The Lear jet which Sherlock had boarded at the French military airfield close to Roissy seemed to be speeding him towards home, John and the baby, and since his last cryptic communication with Mycroft, he knew that his own safety was compromised, because the people Ganimard and Leblanc and himself had left behind, when they took off for Malmaison, we're now under arrest and probably being interrogated in the usual French secret services manner: not exactly the Serbian approach, but with no kid gloves either. He found himself huddling down in his seat, trying to wrap himself in his jacket in an involuntary shiver. Where was his trench coat when he needed it, blast the heat?

However, since his seat was right next to a window, he soon realised by the cast of the sun rays into the cabin, that the plane was veering slowly but certainly west, much more than an approach to any of the London aeroport said would have warranted, even the tiny London aeroport.

Since this was essentially a French military jet, there was no steward or something approaching service personnel he could ask. So, he unbuckled his seatbelt and made his way forward to the cockpit.

"Mind if I ask where we are headed, gentlemen?" His perfectly phrased polite request in French was completely lost on the pilot and co-pilot, especially since the latter turned with lightning-like reflexes to face him holding a gun with a silencer. His eidetic memory immediately recognised it as a Russian Makarov automatic able to carry soft-nosed bullets, the kind which had been carried by the KGB agent on every international Aeroflot flight back in the days of the USSR. The kind which would fire a bullet that would expend all its energy on the body, never leaving it and thus imperilling the integrity of the cabin. By this point in time, he had had enough of people trying to get potshots at him, or himself using a gun as a solution to an insoluble problem, thank you very much! He stayed stock-still, eyes locked with those of the co-pilot.

"So sorry, Mr Holmes, but we shall be making an emergency landing near Limerick, at Shannon International Airport, for you to meet our boss's right-hand man. There really is no point in putting up a fight, so I would kindly request you to go back to your seat, avail yourself of the drinks cabinet and wait until we land."

Sherlock deliberately let his shoulders slump, since he knew exactly how much internal damage one of those bullets could do, turned on his heel and went back to his seat. A nice cup of tea, brewed by John or Mrs Hudson would have helped him think, but the drinks cabinet held alcohol in miniatures and soft drinks in cans. With a growl of frustration, he almost kicked it shut.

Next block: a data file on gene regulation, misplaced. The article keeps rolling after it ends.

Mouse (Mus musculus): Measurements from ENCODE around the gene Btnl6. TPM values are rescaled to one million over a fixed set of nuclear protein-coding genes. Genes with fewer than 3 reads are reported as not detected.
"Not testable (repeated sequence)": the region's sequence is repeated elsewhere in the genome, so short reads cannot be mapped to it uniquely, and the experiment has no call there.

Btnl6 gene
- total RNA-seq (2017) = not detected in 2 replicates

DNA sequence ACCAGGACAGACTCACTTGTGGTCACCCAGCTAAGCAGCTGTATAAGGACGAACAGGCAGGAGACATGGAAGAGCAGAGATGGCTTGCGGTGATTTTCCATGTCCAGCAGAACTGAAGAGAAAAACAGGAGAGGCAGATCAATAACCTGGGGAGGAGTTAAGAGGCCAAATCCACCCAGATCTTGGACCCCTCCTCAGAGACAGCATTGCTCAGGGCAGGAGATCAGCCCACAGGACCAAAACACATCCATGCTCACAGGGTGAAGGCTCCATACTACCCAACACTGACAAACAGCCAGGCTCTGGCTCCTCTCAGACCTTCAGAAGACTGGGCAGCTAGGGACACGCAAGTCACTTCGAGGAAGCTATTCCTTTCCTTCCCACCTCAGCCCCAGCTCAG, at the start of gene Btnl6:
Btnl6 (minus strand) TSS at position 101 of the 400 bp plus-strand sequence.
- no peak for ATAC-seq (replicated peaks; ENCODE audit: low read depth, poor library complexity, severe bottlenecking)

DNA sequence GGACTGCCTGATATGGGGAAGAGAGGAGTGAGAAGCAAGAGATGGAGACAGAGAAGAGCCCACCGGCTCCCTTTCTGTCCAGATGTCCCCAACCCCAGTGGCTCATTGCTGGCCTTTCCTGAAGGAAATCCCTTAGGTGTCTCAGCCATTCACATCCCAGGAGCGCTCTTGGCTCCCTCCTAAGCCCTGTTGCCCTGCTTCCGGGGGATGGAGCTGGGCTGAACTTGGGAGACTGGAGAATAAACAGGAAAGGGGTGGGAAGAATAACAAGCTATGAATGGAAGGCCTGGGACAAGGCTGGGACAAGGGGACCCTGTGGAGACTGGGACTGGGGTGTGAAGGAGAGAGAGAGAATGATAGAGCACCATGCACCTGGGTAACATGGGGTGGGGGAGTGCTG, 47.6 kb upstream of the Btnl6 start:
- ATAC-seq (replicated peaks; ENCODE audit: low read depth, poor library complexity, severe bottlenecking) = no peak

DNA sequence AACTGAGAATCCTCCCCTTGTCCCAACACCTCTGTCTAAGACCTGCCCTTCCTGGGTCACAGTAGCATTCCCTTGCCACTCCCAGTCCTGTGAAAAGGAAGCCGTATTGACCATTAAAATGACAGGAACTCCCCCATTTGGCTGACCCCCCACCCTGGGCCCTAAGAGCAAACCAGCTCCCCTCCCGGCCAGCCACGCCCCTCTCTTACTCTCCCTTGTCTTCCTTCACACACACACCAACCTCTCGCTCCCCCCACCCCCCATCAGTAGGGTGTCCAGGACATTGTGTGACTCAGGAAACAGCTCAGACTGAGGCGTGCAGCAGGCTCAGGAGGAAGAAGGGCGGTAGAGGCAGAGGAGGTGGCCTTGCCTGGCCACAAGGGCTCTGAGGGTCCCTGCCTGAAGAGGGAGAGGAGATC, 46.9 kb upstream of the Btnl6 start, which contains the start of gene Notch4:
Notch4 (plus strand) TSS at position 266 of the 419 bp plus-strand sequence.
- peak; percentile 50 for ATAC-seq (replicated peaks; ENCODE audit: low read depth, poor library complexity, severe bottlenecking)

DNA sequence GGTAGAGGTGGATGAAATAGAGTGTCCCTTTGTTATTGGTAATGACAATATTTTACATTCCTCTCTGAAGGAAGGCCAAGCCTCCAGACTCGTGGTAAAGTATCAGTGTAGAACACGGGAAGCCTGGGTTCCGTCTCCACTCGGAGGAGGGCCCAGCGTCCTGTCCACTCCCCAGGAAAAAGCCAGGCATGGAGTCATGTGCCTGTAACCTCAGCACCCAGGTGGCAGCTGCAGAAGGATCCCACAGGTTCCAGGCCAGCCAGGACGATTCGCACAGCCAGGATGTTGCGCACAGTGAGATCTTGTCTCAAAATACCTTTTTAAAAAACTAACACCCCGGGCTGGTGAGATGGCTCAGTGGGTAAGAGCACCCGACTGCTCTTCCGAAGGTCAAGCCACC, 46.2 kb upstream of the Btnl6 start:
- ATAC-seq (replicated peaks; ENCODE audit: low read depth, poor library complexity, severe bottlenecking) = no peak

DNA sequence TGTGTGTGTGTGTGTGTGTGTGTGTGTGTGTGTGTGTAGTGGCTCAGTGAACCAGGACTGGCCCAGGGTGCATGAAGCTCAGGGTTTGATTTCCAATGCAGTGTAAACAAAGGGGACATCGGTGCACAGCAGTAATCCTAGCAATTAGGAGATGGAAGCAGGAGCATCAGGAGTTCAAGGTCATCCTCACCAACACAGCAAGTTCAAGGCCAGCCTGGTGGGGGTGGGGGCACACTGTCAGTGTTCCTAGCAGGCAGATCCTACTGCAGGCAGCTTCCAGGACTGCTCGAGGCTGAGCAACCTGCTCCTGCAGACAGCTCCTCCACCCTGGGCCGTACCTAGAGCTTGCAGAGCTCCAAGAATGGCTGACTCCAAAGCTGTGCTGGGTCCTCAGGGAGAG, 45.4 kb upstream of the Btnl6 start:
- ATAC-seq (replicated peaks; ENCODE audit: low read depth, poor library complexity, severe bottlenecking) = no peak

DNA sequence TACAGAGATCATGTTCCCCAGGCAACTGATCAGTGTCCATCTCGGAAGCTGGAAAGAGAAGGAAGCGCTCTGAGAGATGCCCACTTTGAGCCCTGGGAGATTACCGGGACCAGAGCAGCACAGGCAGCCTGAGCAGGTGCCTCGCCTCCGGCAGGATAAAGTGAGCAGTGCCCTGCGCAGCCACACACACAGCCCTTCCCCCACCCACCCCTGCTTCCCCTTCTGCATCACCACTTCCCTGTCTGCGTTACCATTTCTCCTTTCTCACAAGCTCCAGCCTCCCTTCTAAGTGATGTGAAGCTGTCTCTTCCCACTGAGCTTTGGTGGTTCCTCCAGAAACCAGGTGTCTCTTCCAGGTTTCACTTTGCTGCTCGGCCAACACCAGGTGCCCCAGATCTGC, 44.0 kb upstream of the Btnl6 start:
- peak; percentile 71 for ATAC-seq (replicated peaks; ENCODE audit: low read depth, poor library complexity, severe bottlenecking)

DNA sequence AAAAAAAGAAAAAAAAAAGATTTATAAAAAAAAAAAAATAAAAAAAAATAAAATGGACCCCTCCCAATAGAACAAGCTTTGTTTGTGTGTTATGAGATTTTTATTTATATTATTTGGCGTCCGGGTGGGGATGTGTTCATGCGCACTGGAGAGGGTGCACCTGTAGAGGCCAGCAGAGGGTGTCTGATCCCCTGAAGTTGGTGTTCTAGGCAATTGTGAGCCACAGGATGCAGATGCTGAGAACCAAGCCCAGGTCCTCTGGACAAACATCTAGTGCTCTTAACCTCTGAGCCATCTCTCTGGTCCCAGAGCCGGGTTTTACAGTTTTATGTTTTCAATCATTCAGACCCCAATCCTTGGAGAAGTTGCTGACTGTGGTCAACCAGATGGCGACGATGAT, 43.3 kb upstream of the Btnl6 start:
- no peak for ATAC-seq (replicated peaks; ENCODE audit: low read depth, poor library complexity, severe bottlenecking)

In about an hour, they had reached their destination, and the Lear jet landed and was directed to a specific parking spot.

Both the pilot and the co-pilot escorted him down the stairs, one in front, one behind him, the gun hidden under his pilot's jacket, but still aimed squarely at Sherlock's back.

It was only a short walk to a waiting helicopter, where the two men made sure he was securely strapped in and adjusted the earphones on his head, then the co-pilot gave a thumbs-up signal, and Sherlock felt the helicopter take off.

From what he could see, they were travelling in an easterly direction, over green hilly country, but the helicopter finally landed on is deserted, cliff-beringed beach.

The pilot helped him get out of the harness and escorted him down, gently steering him in a certain direction. By this time, the events of the hectic past few days had caught up with him. Excepting the few hours of sleep he had had back at the motel near Malmaison, he had been operating on pure will for far too long. He almost swayed, as his feet propelled him forward on the surprisingly firm sand of the beach.

"Very nice to meet you at last, Mr Holmes, Jimmy always talked our ears off about you and your accomplishments!" a familiar Irish lilt hit his eardrums.

"Oh, not again! Exactly how many of you are there, anyway?" was his exasperated retort.

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Oh, we're back in business! Goody!

The dark-haired Irishman flanked by two bulky men who were clearly there for show, straightened his suit jacket, another stylish affair, but if Sherlock were an expert in women's perfumes and tobacco ash, he certainly wasn't one in men's fashion. A suit either sat well on someone or it didn't, so he couldn't say if this iteration of Moriarty was wearing the same brand as 'Jimmy' or not. And he didn't particularly care. The sheer theatricality of the location and the way the meeting had been arranged made him more than a little angry.

"Well, Mr Moriarty, since I presume you are a close relative of the late Jim, what exactly is the purpose of going to such elaborate lengths to bring me here, especially at a moment when my presence is urgently needed back in London?"

"All in good time, Mr Holmes. First, we must ensure that the baby you so resourcefully removed from the loving embrace of its mother is restored to her. Even with her past, she has rights, and kidnapping and drugging a baby to take it across European borders is still a life-sentence offence."